A two-day international conference on stem cell research was held at the Vatican this week.
A two-day international conference on stem cell research was held at the Vatican this week. Pope Benedict XVI spoke favourably about adult stem cell research and called for any resulting treatments to benefit all those who need care, regardless of their financial situation. Speakers included: Monsignor Ignacio Carrasco de Paula, Head of the Pontifical Council for Life, bioethicist Arthur Caplan, PhD, of the University of Pennsylvania, and Robin Smith, CEO of NeoStem, a US-based stem cell bank where people can store their stem cells for potential future use. While the conference offered a good deal of hope for stem cell therapies, some commentators expressed concerns about the presentation.
Art Caplan expressed some skepticism about the conclusions reached at the conference in an MSNBC comment:
“While some top-tier science was presented at the conference, there was too much time given to claims of cure that had little to support them but patient testimonials, small studies with no long-term follow-up, and, to be blunt, some science that has nothing but the backing of a single very optimistic scientist looking to attract a grant or an investor.”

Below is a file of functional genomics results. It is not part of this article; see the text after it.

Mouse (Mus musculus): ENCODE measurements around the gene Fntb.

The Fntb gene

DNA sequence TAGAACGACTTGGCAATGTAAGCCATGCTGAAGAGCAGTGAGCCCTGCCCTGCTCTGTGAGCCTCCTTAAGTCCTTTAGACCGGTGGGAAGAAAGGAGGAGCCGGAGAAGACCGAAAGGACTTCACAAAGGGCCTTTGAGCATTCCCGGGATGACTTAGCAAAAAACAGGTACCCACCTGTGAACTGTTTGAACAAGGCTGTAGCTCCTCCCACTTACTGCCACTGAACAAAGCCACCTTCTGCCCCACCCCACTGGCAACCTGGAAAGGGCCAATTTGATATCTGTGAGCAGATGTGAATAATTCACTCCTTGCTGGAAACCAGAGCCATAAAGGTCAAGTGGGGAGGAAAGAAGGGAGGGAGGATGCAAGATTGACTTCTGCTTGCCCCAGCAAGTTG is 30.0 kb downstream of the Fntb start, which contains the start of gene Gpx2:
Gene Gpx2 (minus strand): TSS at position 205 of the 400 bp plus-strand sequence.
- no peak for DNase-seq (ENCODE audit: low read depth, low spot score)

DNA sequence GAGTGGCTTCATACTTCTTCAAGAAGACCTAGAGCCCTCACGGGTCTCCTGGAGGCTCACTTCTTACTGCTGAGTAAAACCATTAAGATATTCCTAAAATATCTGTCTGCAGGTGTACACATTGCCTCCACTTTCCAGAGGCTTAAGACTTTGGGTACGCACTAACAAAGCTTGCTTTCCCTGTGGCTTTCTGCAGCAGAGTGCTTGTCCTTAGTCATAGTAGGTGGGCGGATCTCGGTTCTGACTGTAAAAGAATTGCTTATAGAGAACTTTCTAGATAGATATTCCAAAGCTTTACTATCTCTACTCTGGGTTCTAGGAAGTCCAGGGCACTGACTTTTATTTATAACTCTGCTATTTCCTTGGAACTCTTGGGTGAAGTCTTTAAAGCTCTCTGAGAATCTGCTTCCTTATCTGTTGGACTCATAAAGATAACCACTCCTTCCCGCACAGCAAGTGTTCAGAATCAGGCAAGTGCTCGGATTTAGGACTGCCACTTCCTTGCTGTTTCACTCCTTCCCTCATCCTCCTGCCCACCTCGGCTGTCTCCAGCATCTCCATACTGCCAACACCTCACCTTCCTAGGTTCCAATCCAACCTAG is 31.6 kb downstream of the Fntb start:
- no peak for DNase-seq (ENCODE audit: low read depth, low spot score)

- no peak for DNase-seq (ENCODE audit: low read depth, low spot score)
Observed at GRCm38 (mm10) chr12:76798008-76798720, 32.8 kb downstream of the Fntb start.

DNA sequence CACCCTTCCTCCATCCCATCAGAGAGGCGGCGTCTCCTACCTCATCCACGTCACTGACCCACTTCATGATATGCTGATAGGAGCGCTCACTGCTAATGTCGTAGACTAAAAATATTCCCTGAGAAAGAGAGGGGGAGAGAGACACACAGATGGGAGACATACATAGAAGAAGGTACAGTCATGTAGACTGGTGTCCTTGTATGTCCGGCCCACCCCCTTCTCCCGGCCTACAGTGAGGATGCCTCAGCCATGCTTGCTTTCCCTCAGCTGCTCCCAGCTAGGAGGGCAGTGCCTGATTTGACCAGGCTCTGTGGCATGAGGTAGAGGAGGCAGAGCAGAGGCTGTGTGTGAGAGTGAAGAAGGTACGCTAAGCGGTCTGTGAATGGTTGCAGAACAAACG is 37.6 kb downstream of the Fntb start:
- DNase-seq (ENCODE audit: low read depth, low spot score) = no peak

A Forbes commentator noted that the conference did not address embryonic stem cell research: “…embryonic stem cell research needs to be discussed more broadly, even by institutions or groups that have ethical questions about it.”
Pope Benedict said in an address to the conference:
“…the potential benefits of adult stem cell research are very considerable, since it opens up possibilities for healing chronic degenerative illnesses by repairing damaged tissue and restoring its capacity for regeneration. The improvement that such therapies promise would constitute a significant step forward in medical science, bringing fresh hope to sufferers and their families alike.
For this reason, the Church naturally offers her encouragement to those who are engaged in conducting and supporting research of this kind, always with the proviso that it be carried out with due regard for the integral good of the human person and the common good of society.” ~ Forbes, Nov 15; Zenit, Nov 14; MSNBC, Nov 13; AFP, Nov 14
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